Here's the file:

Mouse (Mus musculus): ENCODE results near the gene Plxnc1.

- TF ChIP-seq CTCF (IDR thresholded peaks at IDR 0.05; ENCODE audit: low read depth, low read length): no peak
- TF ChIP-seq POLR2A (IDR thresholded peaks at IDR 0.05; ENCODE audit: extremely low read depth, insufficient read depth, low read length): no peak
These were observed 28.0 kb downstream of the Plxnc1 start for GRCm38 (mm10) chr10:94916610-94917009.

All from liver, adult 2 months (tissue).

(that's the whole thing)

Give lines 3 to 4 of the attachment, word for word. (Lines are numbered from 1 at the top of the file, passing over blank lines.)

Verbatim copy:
- TF ChIP-seq POLR2A (IDR thresholded peaks at IDR 0.05; ENCODE audit: extremely low read depth, insufficient read depth, low read length): no peak
These were observed 28.0 kb downstream of the Plxnc1 start for GRCm38 (mm10) chr10:94916610-94917009.